The Commission President-designate Ursula von der Leyen has made the fight against climate change one of the top priorities of her new Commission. From the AK’s point of view, this approach is to be welcomed. However, it must be ensured that the measures, which will be taken in future, will be socially just: Europe needs a “just transition”.
The fight against climate change is one of this century’s key challenges. Already in November 2018, the Commission had published its Communication “A clean planet for all”, in which it set out scenarios to reach net-zero greenhouse gas emissions in the EU by 2050. In its Position Paper on this Communication, the AK welcomes the ambitious approach of Commission. However, from the AK’s point of view, the targets and measures, which have to be taken over the coming months and years, have to be socially just and in accordance with employees to get the broad social support required. This means to take climate policy requirements seriously on the one hand and to put employees - not least in the negatively affected sectors - at the centre on the other. A fair distribution of costs must include measures, which ensure a just transition for the workforce.
To achieve a “just transition” it is important to exploit the experience and knowledge, which already exists in case of labour representatives, such as trade unions, works councils and Chambers of Labour. With regard to developing targets, plans, policies measures it is important to fully integrate social partners and labour representatives on all levels, not least to ensure a fair distribution of transformation costs and to avoid cases of hardship.
The effects of climate policy strategies and measures on jobs, working conditions and unpaid work have to be continuously made the subject of discussions and evaluated. If unfavourable effects are feared, suitable measures have to be taken and sufficient public funds have to be made available. Thereby, in particular those regions must be supported, which experience negative economic upheavals because of the process of change. This requires long-term and consistent economic concepts.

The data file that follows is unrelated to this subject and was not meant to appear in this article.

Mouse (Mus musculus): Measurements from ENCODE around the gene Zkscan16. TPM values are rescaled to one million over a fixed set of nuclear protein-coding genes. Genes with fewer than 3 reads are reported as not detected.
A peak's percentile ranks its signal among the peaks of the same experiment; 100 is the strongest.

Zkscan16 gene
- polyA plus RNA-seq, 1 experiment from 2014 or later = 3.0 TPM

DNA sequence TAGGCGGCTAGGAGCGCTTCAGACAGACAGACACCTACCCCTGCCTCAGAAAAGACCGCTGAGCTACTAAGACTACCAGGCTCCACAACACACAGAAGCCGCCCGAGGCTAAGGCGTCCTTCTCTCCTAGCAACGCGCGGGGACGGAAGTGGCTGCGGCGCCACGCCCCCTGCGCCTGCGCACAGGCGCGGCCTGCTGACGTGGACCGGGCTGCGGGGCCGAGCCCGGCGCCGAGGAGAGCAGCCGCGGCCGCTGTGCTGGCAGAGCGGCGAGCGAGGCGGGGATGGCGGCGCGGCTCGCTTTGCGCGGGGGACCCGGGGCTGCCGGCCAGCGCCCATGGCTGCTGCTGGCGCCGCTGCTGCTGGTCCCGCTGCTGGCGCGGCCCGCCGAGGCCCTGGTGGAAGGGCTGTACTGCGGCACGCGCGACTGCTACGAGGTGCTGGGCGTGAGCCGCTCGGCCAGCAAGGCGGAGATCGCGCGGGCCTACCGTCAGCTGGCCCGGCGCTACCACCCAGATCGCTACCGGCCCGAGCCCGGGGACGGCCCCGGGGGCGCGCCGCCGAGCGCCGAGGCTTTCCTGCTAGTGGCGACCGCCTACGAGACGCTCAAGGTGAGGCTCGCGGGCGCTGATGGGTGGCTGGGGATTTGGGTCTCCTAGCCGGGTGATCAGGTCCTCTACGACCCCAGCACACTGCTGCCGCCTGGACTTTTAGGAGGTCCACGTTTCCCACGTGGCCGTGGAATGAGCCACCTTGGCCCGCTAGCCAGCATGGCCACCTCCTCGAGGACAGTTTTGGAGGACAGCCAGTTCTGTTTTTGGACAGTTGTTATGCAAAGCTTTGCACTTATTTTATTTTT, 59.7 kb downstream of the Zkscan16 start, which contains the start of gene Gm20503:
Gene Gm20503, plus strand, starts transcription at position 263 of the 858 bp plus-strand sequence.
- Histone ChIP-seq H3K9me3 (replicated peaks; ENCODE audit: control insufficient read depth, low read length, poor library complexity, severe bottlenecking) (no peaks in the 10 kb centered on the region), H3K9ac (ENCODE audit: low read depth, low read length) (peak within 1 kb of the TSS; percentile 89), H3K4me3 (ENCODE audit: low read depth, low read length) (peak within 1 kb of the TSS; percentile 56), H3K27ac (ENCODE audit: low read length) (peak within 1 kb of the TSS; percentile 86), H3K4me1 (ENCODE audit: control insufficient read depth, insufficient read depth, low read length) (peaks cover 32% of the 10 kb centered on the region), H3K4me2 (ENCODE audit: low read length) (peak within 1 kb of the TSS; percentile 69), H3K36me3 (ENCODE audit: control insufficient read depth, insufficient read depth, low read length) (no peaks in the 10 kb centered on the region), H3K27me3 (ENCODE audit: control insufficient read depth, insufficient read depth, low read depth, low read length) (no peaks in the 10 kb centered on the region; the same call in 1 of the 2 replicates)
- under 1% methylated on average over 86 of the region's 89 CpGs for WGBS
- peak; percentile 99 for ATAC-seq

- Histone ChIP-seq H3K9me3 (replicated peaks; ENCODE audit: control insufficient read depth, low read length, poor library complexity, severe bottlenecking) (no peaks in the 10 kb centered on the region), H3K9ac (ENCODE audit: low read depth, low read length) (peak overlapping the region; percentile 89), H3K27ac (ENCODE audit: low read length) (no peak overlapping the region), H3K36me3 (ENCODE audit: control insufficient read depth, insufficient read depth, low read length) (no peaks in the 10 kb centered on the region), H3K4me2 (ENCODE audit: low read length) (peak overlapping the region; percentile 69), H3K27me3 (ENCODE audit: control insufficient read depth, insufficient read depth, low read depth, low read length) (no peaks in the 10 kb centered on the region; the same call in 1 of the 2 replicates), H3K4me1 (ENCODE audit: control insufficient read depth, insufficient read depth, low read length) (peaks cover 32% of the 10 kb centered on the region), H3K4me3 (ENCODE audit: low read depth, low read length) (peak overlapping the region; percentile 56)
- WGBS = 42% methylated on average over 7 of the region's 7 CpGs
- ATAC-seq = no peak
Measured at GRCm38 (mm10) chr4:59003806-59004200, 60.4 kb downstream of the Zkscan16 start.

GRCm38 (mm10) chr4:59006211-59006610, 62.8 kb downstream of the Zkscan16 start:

If jobs are lost, both politicians and companies must create framework conditions as well as compensation and supporting measures, which enable people affected to make the transition to other jobs and fields of activity to ensure a good income in another profession. Special attention has to be given to employees in sectors, which might be particularly negatively impacted by the changes. To achieve this, the globalisation fund has to be adequately funded at EU level within the scope of the Multiannual Financial Framework, as well as being even more orientated toward specific challenges as a result of climate policy. The Just Transition Fund announced by Ursula von der Leyen should be funded in a way, which enables it to adequately support especially affected sectors, regions and employees.
One must not forget that during the course of the process of change new job opportunities are created. Thereby it is essential to ensure that these jobs are permanent and that wages and working conditions are good and fair. In addition, work, which is dedicated to supply, education and looking after people or to the protection and care of nature is equally valid as work in other areas. A race to the bottom regarding social conditions must also be avoided.
Nevertheless, industrial production shall remain a supporting pillar of the European economy. The risk that companies, due to different CO2 costs (“Carbon Leakage”), transfer their production to third countries, must be taken seriously. However, regarding protective measures for companies, one has to apply stringent standards to avoid undermining the painstakingly introduced emission trade system. The decarbonisation of the industry whilst at the same time maintaining its efficiency requires a decisive approach by the Commission; apart from that, Member States have to be supported regarding their research and demonstration projects.
From the AK’s point of view, fighting climate change has to be linked to a new welfare and distribution model. The current neoliberal economic orientation of the EU must be replaced by a prosperity-oriented economic policy. Expanding binding social minimum standards at a high level of protection can make an important contribution to social progress and social upwards convergence. A key condition for a sustainable upwards trend, which is appreciated by all people, includes an increase in real terms of wages and salaries, in particular for people on low income. Here, a productivity-oriented and solidary wage police and a Europe-wide coordinated minimum wage policy are required. European policy must begin at last to focus on the issue of income and wealth distribution.